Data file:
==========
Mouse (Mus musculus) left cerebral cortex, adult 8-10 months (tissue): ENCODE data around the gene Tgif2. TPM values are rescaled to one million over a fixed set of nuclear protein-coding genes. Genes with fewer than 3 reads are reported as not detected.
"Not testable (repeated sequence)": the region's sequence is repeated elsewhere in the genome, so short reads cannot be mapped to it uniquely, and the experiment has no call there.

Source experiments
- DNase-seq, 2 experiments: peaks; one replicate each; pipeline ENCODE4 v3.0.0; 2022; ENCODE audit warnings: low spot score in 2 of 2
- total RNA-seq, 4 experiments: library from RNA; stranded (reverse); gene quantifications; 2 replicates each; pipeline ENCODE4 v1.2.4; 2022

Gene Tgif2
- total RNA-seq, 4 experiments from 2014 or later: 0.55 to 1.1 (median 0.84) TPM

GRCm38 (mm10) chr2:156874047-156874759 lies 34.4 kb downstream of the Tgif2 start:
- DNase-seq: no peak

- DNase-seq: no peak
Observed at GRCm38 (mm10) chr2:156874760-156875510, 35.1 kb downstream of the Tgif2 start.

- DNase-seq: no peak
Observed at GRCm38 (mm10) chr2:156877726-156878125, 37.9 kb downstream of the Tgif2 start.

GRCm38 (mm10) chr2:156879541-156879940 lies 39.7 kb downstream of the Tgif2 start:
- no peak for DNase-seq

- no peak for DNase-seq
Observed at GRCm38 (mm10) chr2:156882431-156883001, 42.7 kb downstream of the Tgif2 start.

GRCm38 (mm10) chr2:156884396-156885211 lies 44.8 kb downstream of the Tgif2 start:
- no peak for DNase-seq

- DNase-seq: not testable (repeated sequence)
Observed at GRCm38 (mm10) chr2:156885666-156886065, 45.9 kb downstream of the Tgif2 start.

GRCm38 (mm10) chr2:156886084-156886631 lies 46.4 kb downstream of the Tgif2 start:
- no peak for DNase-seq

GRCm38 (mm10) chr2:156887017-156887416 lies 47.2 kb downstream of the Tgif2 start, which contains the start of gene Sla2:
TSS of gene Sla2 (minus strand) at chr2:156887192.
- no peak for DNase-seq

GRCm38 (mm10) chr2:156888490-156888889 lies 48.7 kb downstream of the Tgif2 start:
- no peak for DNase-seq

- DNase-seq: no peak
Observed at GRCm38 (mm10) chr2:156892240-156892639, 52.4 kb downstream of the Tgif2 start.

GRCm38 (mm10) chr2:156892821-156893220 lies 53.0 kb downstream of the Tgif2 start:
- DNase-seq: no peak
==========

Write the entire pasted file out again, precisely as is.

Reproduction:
Mouse (Mus musculus) left cerebral cortex, adult 8-10 months (tissue): ENCODE data around the gene Tgif2. TPM values are rescaled to one million over a fixed set of nuclear protein-coding genes. Genes with fewer than 3 reads are reported as not detected.
"Not testable (repeated sequence)": the region's sequence is repeated elsewhere in the genome, so short reads cannot be mapped to it uniquely, and the experiment has no call there.

Source experiments
- DNase-seq, 2 experiments: peaks; one replicate each; pipeline ENCODE4 v3.0.0; 2022; ENCODE audit warnings: low spot score in 2 of 2
- total RNA-seq, 4 experiments: library from RNA; stranded (reverse); gene quantifications; 2 replicates each; pipeline ENCODE4 v1.2.4; 2022

Gene Tgif2
- total RNA-seq, 4 experiments from 2014 or later: 0.55 to 1.1 (median 0.84) TPM

GRCm38 (mm10) chr2:156874047-156874759 lies 34.4 kb downstream of the Tgif2 start:
- DNase-seq: no peak

- DNase-seq: no peak
Observed at GRCm38 (mm10) chr2:156874760-156875510, 35.1 kb downstream of the Tgif2 start.

- DNase-seq: no peak
Observed at GRCm38 (mm10) chr2:156877726-156878125, 37.9 kb downstream of the Tgif2 start.

GRCm38 (mm10) chr2:156879541-156879940 lies 39.7 kb downstream of the Tgif2 start:
- no peak for DNase-seq

- no peak for DNase-seq
Observed at GRCm38 (mm10) chr2:156882431-156883001, 42.7 kb downstream of the Tgif2 start.

GRCm38 (mm10) chr2:156884396-156885211 lies 44.8 kb downstream of the Tgif2 start:
- no peak for DNase-seq

- DNase-seq: not testable (repeated sequence)
Observed at GRCm38 (mm10) chr2:156885666-156886065, 45.9 kb downstream of the Tgif2 start.

GRCm38 (mm10) chr2:156886084-156886631 lies 46.4 kb downstream of the Tgif2 start:
- no peak for DNase-seq

GRCm38 (mm10) chr2:156887017-156887416 lies 47.2 kb downstream of the Tgif2 start, which contains the start of gene Sla2:
TSS of gene Sla2 (minus strand) at chr2:156887192.
- no peak for DNase-seq

GRCm38 (mm10) chr2:156888490-156888889 lies 48.7 kb downstream of the Tgif2 start:
- no peak for DNase-seq

- DNase-seq: no peak
Observed at GRCm38 (mm10) chr2:156892240-156892639, 52.4 kb downstream of the Tgif2 start.

GRCm38 (mm10) chr2:156892821-156893220 lies 53.0 kb downstream of the Tgif2 start:
- DNase-seq: no peak